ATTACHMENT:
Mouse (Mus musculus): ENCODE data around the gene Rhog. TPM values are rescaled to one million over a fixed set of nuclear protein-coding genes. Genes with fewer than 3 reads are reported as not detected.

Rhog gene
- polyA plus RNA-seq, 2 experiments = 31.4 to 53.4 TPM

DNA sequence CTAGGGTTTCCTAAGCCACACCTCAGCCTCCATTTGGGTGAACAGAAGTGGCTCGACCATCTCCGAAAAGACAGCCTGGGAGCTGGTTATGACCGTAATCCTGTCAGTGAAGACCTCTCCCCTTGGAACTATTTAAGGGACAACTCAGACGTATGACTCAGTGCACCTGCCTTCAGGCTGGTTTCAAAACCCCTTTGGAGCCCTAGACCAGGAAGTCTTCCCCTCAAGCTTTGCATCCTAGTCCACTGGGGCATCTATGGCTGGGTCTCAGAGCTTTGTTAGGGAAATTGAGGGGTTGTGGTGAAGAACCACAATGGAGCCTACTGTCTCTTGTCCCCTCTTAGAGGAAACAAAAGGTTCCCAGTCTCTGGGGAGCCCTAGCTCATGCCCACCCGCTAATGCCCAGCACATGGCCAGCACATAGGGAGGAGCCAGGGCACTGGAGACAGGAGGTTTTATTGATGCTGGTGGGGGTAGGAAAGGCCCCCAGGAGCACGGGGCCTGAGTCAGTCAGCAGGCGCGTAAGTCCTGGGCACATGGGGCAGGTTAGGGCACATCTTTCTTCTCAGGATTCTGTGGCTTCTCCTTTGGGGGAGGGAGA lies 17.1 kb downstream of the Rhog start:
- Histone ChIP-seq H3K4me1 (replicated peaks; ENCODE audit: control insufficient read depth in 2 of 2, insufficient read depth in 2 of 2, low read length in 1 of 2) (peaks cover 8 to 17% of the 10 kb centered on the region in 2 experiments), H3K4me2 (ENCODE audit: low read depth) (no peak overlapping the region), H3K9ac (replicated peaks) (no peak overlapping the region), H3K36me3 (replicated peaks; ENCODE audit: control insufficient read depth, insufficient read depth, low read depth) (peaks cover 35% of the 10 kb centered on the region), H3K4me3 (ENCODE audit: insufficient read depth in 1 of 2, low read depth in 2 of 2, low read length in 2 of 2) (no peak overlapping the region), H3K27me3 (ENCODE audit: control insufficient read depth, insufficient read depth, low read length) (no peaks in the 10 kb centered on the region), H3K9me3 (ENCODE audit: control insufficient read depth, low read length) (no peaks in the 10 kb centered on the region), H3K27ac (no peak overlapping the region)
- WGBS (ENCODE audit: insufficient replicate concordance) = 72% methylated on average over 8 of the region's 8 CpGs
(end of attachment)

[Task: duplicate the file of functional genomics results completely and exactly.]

Mouse (Mus musculus): ENCODE data around the gene Rhog. TPM values are rescaled to one million over a fixed set of nuclear protein-coding genes. Genes with fewer than 3 reads are reported as not detected.

Rhog gene
- polyA plus RNA-seq, 2 experiments = 31.4 to 53.4 TPM

DNA sequence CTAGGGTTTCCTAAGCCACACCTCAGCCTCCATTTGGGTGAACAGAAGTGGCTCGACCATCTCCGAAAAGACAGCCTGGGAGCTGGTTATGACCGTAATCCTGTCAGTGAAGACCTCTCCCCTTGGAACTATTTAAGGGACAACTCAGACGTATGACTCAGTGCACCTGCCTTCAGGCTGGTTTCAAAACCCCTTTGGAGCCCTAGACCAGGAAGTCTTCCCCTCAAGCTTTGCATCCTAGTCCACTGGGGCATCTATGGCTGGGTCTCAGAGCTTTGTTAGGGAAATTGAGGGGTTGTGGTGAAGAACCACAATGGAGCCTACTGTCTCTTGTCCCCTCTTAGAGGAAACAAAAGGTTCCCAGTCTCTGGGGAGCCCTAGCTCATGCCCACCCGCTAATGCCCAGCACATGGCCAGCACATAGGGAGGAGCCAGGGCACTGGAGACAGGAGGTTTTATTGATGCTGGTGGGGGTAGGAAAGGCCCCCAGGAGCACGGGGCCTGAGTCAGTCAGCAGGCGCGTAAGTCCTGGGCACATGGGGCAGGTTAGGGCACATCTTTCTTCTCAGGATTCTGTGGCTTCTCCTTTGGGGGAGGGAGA lies 17.1 kb downstream of the Rhog start:
- Histone ChIP-seq H3K4me1 (replicated peaks; ENCODE audit: control insufficient read depth in 2 of 2, insufficient read depth in 2 of 2, low read length in 1 of 2) (peaks cover 8 to 17% of the 10 kb centered on the region in 2 experiments), H3K4me2 (ENCODE audit: low read depth) (no peak overlapping the region), H3K9ac (replicated peaks) (no peak overlapping the region), H3K36me3 (replicated peaks; ENCODE audit: control insufficient read depth, insufficient read depth, low read depth) (peaks cover 35% of the 10 kb centered on the region), H3K4me3 (ENCODE audit: insufficient read depth in 1 of 2, low read depth in 2 of 2, low read length in 2 of 2) (no peak overlapping the region), H3K27me3 (ENCODE audit: control insufficient read depth, insufficient read depth, low read length) (no peaks in the 10 kb centered on the region), H3K9me3 (ENCODE audit: control insufficient read depth, low read length) (no peaks in the 10 kb centered on the region), H3K27ac (no peak overlapping the region)
- WGBS (ENCODE audit: insufficient replicate concordance) = 72% methylated on average over 8 of the region's 8 CpGs